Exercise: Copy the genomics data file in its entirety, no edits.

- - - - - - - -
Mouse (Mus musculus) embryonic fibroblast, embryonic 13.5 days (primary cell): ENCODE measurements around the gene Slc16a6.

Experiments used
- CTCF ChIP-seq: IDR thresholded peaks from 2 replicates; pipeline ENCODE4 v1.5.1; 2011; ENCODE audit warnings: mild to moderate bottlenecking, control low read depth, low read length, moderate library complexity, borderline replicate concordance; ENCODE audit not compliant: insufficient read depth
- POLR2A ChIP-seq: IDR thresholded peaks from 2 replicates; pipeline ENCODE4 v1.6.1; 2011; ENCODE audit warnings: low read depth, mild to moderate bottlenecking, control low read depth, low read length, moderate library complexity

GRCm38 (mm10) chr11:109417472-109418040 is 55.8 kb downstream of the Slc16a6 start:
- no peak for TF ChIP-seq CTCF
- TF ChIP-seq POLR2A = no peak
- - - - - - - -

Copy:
Mouse (Mus musculus) embryonic fibroblast, embryonic 13.5 days (primary cell): ENCODE measurements around the gene Slc16a6.

Experiments used
- CTCF ChIP-seq: IDR thresholded peaks from 2 replicates; pipeline ENCODE4 v1.5.1; 2011; ENCODE audit warnings: mild to moderate bottlenecking, control low read depth, low read length, moderate library complexity, borderline replicate concordance; ENCODE audit not compliant: insufficient read depth
- POLR2A ChIP-seq: IDR thresholded peaks from 2 replicates; pipeline ENCODE4 v1.6.1; 2011; ENCODE audit warnings: low read depth, mild to moderate bottlenecking, control low read depth, low read length, moderate library complexity

GRCm38 (mm10) chr11:109417472-109418040 is 55.8 kb downstream of the Slc16a6 start:
- no peak for TF ChIP-seq CTCF
- TF ChIP-seq POLR2A = no peak